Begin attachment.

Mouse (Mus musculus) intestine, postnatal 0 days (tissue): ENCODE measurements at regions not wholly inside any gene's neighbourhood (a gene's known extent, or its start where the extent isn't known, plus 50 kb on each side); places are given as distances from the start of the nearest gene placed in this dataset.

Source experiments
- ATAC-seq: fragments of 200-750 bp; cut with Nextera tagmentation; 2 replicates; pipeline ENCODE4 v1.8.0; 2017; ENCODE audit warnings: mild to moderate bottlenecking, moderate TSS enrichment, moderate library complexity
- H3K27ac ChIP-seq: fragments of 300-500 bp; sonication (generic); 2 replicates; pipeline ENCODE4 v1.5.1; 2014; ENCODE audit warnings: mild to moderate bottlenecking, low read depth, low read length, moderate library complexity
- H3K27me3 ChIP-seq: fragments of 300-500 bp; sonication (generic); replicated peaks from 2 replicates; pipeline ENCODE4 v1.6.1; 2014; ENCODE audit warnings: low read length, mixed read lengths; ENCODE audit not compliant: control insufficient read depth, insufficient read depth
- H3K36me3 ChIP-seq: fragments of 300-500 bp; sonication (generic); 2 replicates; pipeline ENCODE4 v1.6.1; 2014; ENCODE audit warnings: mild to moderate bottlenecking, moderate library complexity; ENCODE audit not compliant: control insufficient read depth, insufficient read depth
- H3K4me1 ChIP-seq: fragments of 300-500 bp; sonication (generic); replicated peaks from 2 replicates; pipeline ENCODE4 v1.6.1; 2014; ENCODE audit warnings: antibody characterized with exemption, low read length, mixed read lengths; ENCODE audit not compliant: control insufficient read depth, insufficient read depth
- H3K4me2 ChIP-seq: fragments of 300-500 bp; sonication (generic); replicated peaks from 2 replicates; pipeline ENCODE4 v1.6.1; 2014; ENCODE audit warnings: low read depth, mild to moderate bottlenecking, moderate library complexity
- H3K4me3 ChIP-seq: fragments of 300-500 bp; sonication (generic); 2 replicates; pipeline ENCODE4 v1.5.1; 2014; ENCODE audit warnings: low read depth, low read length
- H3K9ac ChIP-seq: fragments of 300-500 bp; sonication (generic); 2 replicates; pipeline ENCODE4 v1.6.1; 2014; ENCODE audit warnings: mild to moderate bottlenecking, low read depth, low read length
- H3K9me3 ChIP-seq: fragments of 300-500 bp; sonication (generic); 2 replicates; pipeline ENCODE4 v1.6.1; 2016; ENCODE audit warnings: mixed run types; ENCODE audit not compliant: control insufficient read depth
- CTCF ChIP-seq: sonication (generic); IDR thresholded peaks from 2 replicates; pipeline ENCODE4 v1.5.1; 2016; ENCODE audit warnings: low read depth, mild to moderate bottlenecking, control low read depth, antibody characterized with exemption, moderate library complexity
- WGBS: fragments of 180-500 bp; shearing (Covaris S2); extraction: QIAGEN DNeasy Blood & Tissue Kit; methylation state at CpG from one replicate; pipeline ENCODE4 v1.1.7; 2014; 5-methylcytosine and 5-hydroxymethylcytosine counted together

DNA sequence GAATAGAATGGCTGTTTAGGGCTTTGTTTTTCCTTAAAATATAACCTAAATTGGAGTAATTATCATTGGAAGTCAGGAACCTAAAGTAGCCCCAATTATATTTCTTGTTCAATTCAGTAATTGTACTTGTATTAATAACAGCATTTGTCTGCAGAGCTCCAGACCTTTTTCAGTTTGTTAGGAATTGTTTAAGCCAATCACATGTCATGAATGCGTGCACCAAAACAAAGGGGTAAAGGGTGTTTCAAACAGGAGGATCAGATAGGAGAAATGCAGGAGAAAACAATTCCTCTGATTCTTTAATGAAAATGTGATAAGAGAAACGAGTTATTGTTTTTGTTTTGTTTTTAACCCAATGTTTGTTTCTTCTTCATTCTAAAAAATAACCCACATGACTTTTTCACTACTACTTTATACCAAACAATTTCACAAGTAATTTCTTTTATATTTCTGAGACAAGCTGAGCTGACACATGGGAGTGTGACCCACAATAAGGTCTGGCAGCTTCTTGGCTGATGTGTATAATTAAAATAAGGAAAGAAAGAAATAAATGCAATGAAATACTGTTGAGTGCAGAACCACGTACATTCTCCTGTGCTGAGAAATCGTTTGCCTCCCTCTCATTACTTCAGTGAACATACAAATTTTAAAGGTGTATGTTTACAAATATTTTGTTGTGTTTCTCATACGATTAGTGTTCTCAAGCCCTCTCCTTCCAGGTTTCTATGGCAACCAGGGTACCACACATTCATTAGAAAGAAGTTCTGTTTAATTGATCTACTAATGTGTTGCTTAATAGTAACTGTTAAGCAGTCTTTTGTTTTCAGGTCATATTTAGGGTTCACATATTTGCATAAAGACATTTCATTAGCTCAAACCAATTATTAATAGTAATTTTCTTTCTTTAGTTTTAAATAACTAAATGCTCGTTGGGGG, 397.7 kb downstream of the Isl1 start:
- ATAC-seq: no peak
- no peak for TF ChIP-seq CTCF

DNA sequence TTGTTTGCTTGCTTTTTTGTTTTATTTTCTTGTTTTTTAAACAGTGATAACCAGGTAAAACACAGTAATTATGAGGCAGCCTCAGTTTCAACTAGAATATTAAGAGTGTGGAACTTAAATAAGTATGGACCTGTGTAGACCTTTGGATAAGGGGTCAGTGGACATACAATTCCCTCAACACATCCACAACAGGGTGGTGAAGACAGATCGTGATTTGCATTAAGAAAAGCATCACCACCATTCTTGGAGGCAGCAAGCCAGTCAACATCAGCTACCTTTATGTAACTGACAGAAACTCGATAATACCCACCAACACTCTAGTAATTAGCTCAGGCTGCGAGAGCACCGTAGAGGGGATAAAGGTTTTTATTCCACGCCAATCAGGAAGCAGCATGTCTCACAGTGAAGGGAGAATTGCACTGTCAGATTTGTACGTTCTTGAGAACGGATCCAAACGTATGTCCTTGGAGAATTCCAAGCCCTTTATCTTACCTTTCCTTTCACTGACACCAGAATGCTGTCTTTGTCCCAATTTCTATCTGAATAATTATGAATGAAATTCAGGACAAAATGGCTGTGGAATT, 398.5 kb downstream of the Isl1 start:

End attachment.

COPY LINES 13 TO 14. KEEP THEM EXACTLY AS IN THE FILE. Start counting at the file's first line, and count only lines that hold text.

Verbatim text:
- WGBS: fragments of 180-500 bp; shearing (Covaris S2); extraction: QIAGEN DNeasy Blood & Tissue Kit; methylation state at CpG from one replicate; pipeline ENCODE4 v1.1.7; 2014; 5-methylcytosine and 5-hydroxymethylcytosine counted together

DNA sequence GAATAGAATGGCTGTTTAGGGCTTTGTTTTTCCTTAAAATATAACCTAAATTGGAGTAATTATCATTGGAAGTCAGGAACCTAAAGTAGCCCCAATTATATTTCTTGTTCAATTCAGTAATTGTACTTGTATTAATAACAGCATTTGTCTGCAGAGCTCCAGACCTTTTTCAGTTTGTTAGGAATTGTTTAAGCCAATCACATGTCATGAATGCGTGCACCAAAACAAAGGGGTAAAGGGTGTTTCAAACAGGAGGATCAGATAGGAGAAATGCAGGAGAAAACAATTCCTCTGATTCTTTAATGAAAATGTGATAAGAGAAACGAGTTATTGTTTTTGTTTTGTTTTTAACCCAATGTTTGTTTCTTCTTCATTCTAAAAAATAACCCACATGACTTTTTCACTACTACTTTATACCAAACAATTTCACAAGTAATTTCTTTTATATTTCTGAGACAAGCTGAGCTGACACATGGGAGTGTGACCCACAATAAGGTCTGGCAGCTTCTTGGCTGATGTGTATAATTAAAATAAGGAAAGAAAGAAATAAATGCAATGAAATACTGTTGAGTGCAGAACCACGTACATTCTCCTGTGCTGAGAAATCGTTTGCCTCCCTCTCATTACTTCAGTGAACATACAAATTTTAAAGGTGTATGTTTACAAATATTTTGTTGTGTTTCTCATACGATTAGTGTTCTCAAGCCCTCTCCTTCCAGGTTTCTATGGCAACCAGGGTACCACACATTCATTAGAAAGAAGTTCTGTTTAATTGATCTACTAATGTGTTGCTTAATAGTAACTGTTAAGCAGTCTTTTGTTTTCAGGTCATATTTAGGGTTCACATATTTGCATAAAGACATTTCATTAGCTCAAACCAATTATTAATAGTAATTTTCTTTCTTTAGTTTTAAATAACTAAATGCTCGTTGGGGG, 397.7 kb downstream of the Isl1 start: